The much-used phrase that revenue is vanity and profit is sanity is applicable to Redstone's half year numbers - the P&L was back in the black - helped by cost-cutting - but the top line was hammered.
The managed services player has been in turnaround mode for the past couple of years since serial biz fixer-upper gurus Tony Weaver (CEO) and non-exec director Ian Smith rocked up.
Unaudited financials for the six months ended 30 September show a near 22 per cent collapse in sales to £28m - down from £35.8m at the half-way point in fiscal 2012.
Project revenues dropped 28 per cent to £13m - accounting for 64.5 per cent of the total decrease in turnover.
In a statement with the results, Redstone said this was due to the "delay" in the final two phases of a data centre upgrade project by a major global bank.
The refusal to bid for low-margin business also played a part in the decline in contract bids, it added.
Annuity-based revenues slid 15.5 per cent or £2.8m due to the loss of two Campus contracts (notice was given two years ago), excluding these, underlying growth was 4.6 per cent.
Operating expenses were slashed by nearly 13 per cent or £2.1m in the six months to £14.1m as management cut its cloth according to the commercial environment.
This obviously helped improve the bottom line, with Redstone posting an operating profit of £628,000 compared to an operating loss of £458,000 in H1 fiscal 2012.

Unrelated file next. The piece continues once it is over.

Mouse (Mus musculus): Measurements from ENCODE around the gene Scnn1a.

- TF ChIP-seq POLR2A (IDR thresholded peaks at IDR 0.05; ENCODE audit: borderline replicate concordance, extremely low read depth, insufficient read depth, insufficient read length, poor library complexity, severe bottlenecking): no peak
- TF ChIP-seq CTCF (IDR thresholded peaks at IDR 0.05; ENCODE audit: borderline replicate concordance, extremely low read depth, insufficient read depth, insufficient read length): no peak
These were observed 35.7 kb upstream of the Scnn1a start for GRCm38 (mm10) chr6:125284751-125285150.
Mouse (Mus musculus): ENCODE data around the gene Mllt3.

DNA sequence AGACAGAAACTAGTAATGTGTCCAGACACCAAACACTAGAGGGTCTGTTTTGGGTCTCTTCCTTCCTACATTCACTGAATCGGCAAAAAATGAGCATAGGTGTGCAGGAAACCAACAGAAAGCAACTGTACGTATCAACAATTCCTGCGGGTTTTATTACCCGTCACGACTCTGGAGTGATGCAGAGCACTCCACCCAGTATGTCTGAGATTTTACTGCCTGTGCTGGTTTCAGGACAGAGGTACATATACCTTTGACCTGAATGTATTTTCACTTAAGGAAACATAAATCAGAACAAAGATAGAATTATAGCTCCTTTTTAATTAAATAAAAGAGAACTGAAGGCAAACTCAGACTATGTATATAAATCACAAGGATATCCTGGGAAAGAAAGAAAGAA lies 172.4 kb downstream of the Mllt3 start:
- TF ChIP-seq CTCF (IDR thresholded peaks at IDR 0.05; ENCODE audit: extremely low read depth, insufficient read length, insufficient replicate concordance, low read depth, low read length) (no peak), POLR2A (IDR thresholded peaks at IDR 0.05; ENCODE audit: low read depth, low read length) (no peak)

It made a profit before tax of £200,000 compared to a £1.5m loss - the first PBT ever returned by the group.
Slapping himself on the back, chief exec Tony Weaver said the return to profits proved management's turnaround strategy was on course.
"[It] vindicates our strategic prioritising of managed service business, selective bidding of infrastructure projects in a difficult market and continuous realignment of the cost base," he said.
Exec focus in recent years has been on jettisoning certain units - the BSF biz, the telephone maintenance operation and the Irish and security reselling arms to concentrate on network based managed services and core infrastructure projects.
Redstone said it is currently integrating the Maxima operation acquired for £9.9m back in September that provides a cloud services platform.
The economic outlook remains "uncertain" but the recent buy prompted Redstone to up the group's adjusted EBITDA targets on revenues from 10 to 15 per cent. ®